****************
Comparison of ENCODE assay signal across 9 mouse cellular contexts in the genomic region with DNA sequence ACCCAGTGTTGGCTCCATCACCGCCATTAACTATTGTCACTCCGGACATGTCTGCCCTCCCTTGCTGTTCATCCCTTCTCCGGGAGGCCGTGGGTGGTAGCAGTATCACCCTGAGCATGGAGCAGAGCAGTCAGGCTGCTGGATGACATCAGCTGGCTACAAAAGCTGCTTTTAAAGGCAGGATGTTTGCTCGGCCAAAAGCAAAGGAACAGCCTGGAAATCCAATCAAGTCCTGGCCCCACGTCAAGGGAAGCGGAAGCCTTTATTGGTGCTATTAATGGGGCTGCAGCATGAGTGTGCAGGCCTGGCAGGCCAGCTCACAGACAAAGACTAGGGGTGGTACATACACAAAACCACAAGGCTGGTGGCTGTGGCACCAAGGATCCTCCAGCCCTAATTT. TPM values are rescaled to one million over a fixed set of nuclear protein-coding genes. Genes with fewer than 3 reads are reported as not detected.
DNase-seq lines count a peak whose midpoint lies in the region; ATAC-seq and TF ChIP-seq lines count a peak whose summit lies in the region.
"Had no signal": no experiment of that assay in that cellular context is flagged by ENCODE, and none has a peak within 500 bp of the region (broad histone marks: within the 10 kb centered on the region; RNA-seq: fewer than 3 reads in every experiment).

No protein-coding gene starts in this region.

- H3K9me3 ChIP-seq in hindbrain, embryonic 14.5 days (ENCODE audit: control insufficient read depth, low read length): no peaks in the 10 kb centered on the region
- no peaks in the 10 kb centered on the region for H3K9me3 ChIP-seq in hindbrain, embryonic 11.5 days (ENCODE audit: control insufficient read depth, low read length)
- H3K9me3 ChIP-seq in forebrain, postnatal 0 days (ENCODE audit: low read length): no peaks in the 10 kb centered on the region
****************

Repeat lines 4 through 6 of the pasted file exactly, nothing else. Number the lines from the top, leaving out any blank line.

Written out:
No protein-coding gene starts in this region.

- H3K9me3 ChIP-seq in hindbrain, embryonic 14.5 days (ENCODE audit: control insufficient read depth, low read length): no peaks in the 10 kb centered on the region
- no peaks in the 10 kb centered on the region for H3K9me3 ChIP-seq in hindbrain, embryonic 11.5 days (ENCODE audit: control insufficient read depth, low read length)